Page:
“Kill it, girl!” somebody shouted.

With a deep breath, Stella bent her knees and tipped the board over the edge. Just like that, her whole existence was reduced to motion and instinct.

Gravity kicked in immediately. The top of the course was a wicked fifty-degree pitch. The first three women had taken it with extreme turns, keeping their speed in check by jamming the board back and forth.

Not Stella.

She straight-lined it, pointing the nose of her board directly downhill to maximize her acceleration. She was ready for the course’s sudden turn to the left. But when the lip of a fifteen-foot cliff rushed into view, there was barely enough time to flex her knees and watch the ground fall away. Airborne now, she snapped her hips and grasped for the board’s edge with one hand — she’d get points for the grab. And then she was spotting the landing, setting the board down smoothly enough to keep herself upright and moving fast.

The landing was almost perfect. She experienced a nanosecond of terror when her board wobbled. Clenching her quads, she rode it out.

You’ve got this, she reassured herself as more terrain came into view. The next rock wasn’t as big as the cliff, so Stella used it to throw a one-eighty. Lake Tahoe’s icy blue shimmer swung from one side of her body to the other. Landing the jump, she was now riding switch, her back to the fall line below. It was risky as hell, but Stella needed the points. She needed this win. Hanging on for all that it was worth, she dropped switch into another little chute, propelling herself toward the last section of terrain. It wasn’t as steep, but Stella was already carrying some wicked speed.

Time to lay down a few more tricks before the finish line.

And here her brain shut off entirely as she jumped and whirled and landed at a velocity too fast for logic and reason. Years of muscle memory and plain old reflex kicked in. There was a final snarl of trees to navigate, and then a sweet little double jump. By the time she landed the second one, the finish line was rushing towards her, the faces of the spectators blurring together as she swept past.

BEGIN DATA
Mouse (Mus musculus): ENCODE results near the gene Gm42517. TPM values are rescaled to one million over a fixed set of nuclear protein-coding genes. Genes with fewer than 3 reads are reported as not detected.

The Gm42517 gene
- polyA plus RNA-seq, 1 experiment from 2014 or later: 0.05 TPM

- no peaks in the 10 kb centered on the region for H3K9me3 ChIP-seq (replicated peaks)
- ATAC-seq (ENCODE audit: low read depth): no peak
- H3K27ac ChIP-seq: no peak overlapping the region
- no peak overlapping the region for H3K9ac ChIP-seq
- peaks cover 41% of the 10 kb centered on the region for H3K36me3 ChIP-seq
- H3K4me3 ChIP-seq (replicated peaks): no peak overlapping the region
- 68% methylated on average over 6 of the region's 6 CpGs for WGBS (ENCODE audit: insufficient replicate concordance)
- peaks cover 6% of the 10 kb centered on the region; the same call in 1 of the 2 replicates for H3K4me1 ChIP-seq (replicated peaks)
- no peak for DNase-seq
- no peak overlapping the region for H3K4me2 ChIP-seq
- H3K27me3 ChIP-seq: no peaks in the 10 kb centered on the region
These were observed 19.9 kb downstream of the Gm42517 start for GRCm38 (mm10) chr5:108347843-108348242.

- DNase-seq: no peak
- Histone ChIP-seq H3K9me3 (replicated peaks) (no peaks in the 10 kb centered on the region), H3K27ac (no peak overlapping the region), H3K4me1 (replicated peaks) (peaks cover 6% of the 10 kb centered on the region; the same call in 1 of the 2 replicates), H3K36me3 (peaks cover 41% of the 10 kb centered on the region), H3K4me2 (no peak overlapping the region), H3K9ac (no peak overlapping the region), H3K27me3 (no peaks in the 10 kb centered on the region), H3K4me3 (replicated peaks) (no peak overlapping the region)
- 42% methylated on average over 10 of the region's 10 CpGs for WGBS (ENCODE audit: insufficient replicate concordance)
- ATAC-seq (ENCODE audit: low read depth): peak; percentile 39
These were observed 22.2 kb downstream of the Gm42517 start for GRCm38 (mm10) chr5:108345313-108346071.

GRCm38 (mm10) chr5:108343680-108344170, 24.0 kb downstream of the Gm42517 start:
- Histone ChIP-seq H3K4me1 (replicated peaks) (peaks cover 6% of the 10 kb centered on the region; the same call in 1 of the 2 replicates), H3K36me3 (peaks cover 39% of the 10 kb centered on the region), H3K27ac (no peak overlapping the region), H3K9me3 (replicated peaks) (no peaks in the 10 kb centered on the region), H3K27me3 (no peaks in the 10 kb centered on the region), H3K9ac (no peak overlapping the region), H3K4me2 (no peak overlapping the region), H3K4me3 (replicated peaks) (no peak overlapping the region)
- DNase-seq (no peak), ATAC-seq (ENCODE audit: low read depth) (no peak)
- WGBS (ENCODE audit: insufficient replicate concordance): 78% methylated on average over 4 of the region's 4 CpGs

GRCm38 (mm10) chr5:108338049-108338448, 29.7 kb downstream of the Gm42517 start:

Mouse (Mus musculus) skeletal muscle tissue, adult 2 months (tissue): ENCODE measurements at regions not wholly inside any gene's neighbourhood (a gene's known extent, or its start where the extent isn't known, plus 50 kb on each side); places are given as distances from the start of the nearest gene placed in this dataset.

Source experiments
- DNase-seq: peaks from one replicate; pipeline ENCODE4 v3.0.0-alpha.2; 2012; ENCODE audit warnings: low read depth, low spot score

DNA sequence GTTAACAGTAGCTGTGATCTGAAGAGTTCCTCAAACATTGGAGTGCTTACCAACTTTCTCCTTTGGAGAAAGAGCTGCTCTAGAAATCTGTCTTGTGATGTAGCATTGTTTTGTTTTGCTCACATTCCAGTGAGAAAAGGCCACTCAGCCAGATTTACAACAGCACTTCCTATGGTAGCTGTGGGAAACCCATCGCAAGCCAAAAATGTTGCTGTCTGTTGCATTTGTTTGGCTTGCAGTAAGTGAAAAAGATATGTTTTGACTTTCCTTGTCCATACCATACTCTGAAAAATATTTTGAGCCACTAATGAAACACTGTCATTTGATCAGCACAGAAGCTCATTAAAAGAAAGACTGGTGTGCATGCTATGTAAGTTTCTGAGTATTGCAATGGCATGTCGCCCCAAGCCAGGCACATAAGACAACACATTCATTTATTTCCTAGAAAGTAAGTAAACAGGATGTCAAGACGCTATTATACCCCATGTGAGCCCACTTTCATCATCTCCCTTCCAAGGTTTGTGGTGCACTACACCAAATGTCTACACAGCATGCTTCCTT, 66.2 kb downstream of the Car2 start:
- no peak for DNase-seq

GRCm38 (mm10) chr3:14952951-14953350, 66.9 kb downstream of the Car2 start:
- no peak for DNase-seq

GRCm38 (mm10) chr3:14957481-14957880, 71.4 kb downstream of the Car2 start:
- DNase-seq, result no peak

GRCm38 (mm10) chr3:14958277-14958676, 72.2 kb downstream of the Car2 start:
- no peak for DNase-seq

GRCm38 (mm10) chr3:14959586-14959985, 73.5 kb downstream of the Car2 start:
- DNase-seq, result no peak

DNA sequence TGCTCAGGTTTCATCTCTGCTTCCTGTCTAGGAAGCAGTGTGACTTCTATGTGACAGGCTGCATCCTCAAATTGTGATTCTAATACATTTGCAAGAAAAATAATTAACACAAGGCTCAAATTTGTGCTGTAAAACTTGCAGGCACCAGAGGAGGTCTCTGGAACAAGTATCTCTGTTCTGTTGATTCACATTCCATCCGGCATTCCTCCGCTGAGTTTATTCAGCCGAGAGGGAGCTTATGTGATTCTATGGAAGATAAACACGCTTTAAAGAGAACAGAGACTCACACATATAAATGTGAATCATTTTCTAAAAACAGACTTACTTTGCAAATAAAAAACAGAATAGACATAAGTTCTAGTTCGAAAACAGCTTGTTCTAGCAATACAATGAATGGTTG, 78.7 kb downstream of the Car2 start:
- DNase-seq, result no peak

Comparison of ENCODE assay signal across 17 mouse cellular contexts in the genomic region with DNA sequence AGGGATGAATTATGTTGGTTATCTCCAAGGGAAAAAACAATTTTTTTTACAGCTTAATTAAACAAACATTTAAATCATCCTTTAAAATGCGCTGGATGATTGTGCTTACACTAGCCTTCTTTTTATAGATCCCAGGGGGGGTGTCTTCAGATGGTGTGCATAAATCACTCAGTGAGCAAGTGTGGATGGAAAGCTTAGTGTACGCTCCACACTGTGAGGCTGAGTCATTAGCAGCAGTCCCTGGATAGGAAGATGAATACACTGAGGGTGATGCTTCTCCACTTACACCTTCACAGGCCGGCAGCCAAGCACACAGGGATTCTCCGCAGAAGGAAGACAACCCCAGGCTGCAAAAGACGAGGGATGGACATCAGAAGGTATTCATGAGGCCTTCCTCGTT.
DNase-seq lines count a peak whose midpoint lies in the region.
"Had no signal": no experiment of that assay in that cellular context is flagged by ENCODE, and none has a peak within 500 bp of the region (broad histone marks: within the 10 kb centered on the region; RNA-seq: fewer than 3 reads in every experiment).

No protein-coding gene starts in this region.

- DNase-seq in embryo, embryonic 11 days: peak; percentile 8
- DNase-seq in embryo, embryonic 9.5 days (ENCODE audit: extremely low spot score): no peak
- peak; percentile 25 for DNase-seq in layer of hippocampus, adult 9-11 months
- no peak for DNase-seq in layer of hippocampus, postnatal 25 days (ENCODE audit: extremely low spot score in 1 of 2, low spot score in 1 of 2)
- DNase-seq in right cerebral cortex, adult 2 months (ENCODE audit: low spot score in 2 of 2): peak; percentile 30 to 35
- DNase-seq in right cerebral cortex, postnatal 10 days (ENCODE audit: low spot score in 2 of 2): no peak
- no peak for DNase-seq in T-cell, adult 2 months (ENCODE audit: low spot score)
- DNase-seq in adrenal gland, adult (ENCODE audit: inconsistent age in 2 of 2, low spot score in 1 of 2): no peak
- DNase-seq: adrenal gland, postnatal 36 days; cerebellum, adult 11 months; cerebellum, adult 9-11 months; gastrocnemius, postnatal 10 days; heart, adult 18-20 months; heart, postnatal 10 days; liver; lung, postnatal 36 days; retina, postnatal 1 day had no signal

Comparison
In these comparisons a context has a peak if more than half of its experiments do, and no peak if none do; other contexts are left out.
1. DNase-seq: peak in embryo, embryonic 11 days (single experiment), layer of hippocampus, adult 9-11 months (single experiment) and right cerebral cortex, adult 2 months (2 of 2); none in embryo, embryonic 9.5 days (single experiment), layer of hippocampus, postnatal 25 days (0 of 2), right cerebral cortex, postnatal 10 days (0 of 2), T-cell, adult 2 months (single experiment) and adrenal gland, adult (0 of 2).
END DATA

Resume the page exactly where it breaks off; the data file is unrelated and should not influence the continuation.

Less than a minute and a half since dropping in, Stella stood panting in the run-out.

Unclipping her bindings, she walked, chest heaving, over to the scoring area. She stood in front of the sponsor board, the corporate logos shining in the afternoon sunlight, trying not to shake. There would be cameras trained on her here. So the trick was to wait calmly for her score, even though her body was still coursing with adrenaline, her synapses quivering from hyper-stimulation.

There was no other rush like it.

It would take a few minutes until she felt fully human again. That kind of speed and danger brought you to a primal place. In high school biology class, when the teacher had explained the fight-or-flight response, Stella had had no problem grasping the concept. By then, she’d already been the most daring female snowboarder in her corner of Vermont.

She heard her score before she actually saw it. “Seventy three point five,” the announcer’s voice said. It took her heart a half second to process the news. But when she did, her giant smile could not be contained. On the leader board, she saw her name pop into first place.

This was the moment when an athlete was supposed to turn into the waiting arms of her… boyfriend? Husband? Parents? Stella unclipped her helmet, shook out her hair, and smiled for the cameras. Then she began looking around for her fan club of two.

“You rock, little girl!” someone shouted. But it was a stranger.